By MATTHEW LEE
BRUSSELS — U.S. Secretary of State John Kerry brought senior Afghan and Pakistani officials together Wednesday for security talks aimed at improving relations between the two nations ahead of next year’s withdrawal of NATO combat forces from Afghanistan.
Kerry met Afghan President Hamid Karzai and Pakistani military chief Gen. Ashfaq Parvez Kayani at Truman Hall, the secluded estate on the outskirts of Brussels that is home to the U.S. ambassador to NATO. Kerry said as he opened the meeting that the talks were important, as Afghanistan is currently in a “critical transformational period.”
The meeting lasted about three hours and included lunch and a stroll around the estate’s manicured gardens, but apparently did little to ease the tension between Afghanistan and Pakistan as all sides try to lure the Taliban to peace negotiations.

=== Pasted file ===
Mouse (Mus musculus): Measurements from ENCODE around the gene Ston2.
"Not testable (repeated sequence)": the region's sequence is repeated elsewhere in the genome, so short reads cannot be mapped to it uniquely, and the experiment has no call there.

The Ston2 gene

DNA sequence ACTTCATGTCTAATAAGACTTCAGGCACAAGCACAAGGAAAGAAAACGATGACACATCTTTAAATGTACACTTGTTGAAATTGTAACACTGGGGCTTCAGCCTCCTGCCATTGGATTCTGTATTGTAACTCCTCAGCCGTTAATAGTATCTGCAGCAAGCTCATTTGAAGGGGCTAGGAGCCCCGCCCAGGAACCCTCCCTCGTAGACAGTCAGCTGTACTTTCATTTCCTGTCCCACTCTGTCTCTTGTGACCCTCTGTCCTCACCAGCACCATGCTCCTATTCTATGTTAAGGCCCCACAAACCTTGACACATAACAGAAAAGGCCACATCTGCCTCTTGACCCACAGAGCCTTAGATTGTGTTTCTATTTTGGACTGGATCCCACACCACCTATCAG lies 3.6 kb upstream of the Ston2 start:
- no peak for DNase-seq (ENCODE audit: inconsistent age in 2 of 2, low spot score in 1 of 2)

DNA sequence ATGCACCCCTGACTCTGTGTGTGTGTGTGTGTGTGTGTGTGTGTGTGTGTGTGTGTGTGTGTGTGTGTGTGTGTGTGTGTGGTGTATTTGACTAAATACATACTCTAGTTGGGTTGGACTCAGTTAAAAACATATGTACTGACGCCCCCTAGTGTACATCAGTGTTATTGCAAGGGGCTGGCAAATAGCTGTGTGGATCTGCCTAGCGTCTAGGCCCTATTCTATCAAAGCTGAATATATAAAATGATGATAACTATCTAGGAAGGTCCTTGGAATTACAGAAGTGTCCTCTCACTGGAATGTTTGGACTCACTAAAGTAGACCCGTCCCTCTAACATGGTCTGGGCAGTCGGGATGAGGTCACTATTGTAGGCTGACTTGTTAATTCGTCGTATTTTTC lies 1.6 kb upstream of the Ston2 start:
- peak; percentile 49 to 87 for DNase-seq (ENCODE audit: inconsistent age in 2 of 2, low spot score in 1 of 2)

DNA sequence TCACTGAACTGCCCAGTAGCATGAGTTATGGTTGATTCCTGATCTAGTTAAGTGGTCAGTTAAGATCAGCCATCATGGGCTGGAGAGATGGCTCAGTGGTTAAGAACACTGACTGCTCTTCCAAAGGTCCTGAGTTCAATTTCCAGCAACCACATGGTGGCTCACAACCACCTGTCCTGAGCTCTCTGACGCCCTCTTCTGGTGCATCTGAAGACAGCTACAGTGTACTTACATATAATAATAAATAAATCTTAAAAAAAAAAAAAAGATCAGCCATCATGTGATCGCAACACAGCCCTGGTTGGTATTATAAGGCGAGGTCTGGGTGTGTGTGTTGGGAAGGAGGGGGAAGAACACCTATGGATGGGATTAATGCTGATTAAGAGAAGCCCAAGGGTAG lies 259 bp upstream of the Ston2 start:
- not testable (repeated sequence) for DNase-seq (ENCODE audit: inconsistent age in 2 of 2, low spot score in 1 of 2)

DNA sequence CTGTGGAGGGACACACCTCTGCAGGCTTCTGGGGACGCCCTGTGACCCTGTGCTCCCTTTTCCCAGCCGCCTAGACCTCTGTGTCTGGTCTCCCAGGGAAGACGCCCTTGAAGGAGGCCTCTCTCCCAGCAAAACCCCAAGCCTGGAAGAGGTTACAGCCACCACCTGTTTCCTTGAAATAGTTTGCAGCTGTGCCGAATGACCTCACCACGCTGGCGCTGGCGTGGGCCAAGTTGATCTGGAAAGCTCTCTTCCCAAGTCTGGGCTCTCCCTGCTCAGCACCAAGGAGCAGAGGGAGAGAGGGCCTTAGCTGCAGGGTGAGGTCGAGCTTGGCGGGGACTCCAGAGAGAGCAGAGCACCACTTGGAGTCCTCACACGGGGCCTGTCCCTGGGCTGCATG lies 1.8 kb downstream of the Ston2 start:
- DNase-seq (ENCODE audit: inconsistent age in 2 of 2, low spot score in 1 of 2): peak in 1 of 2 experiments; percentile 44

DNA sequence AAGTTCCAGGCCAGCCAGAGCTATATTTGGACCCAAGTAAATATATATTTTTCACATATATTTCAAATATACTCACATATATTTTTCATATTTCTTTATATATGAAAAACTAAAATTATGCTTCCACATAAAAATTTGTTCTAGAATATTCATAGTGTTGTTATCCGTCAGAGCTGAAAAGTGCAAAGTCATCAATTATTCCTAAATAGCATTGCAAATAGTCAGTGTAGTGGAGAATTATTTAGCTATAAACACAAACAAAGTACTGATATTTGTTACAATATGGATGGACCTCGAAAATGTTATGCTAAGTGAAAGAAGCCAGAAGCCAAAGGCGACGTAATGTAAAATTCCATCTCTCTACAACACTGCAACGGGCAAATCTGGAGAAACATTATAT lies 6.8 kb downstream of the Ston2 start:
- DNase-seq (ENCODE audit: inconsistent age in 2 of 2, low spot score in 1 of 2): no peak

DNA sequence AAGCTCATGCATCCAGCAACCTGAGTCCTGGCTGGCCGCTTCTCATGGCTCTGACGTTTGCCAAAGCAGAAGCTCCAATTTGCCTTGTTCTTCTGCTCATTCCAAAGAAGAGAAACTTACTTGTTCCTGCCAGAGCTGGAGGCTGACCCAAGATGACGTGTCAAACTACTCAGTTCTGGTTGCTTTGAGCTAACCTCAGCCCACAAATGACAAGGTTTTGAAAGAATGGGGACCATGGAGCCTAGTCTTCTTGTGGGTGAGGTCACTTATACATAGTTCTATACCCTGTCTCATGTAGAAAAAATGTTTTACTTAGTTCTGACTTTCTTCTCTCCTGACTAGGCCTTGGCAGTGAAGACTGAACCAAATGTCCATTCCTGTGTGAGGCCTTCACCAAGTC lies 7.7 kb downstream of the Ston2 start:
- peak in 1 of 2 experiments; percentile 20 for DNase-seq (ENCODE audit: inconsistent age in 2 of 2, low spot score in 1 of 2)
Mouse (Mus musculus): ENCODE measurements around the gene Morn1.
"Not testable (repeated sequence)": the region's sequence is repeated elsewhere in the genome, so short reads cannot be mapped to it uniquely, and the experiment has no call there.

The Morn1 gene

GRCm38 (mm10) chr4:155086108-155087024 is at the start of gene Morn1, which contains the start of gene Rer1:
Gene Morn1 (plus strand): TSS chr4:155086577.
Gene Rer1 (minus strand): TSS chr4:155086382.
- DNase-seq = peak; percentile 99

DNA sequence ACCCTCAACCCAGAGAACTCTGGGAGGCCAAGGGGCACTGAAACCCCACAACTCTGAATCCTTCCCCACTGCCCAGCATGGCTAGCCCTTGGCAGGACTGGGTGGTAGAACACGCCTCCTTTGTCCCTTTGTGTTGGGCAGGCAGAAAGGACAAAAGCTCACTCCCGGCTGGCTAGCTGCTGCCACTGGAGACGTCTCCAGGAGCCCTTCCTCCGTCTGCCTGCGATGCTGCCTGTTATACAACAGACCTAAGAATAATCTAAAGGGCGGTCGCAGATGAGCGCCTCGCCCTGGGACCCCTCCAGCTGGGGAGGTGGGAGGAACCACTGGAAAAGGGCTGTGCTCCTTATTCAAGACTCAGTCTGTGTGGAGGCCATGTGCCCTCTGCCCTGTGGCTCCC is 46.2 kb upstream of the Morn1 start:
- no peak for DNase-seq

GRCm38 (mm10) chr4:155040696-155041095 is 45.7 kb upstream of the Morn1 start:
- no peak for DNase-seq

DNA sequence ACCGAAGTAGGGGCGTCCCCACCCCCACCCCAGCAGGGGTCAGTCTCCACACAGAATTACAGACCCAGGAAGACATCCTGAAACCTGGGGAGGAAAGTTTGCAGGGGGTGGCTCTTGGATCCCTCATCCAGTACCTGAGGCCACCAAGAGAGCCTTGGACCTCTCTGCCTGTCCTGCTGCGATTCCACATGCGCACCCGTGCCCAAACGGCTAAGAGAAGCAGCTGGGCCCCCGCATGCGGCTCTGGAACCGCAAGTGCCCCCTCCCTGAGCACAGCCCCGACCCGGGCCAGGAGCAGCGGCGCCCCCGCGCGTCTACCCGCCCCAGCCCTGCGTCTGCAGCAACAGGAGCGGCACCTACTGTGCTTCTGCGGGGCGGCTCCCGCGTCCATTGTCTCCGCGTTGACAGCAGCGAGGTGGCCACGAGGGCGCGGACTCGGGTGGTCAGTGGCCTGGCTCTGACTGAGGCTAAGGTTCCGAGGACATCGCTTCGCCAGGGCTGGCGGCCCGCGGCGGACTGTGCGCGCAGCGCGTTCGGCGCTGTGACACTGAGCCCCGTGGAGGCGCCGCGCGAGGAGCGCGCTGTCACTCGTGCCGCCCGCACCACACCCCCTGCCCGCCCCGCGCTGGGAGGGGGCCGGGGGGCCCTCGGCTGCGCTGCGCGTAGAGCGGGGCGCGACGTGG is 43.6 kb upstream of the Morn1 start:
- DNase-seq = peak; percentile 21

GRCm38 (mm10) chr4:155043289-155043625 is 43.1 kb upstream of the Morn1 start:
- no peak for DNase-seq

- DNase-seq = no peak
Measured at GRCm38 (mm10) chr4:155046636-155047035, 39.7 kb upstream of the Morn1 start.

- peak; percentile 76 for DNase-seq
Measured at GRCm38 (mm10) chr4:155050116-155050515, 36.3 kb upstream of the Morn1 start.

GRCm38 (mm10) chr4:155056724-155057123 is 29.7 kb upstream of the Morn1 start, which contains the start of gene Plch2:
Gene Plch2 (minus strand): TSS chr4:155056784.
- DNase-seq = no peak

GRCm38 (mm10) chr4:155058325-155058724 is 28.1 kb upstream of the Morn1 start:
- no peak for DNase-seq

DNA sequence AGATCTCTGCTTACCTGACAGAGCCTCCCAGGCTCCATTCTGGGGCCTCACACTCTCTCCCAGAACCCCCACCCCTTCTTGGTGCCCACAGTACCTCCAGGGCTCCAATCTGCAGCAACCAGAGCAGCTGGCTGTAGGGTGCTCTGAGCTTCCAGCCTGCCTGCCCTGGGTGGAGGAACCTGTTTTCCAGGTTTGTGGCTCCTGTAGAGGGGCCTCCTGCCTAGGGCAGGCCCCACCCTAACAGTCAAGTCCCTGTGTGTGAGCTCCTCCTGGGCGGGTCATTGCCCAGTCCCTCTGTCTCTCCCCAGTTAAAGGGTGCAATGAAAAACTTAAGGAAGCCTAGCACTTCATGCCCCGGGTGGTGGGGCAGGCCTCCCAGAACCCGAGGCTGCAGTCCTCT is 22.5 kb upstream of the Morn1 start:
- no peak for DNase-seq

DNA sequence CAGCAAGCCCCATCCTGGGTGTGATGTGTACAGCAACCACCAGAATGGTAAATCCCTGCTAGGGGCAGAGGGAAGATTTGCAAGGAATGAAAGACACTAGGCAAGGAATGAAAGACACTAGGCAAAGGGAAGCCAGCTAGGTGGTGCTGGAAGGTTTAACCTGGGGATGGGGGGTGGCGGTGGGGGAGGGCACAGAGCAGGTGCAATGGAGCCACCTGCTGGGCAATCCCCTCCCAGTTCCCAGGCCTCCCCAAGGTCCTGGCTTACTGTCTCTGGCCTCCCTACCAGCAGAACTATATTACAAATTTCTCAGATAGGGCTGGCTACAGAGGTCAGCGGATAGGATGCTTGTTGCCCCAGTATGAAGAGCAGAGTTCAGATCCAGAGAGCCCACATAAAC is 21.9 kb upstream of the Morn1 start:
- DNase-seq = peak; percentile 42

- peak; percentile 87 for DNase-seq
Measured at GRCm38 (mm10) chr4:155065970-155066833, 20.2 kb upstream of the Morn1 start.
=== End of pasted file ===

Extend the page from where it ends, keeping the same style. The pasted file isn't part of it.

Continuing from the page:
“It’s fair to say that there is a good feeling among all of us that we made progress in this dialogue. But we have all agreed that results are what will tell the story, not statements at a press conference,” Kerry told reporters after the meeting.
“We have a lot of homework to do. We are not going to raise expectations or make promises that can’t be delivered,” he said, noting it was better to “under-promise but deliver.”
Ties between Afghanistan and Pakistan have long been strained over links between Pakistan’s security apparatus and the Taliban. The U.S. supports Afghan-Taliban reconciliation but Karzai has said the effort must have Pakistan’s backing to succeed.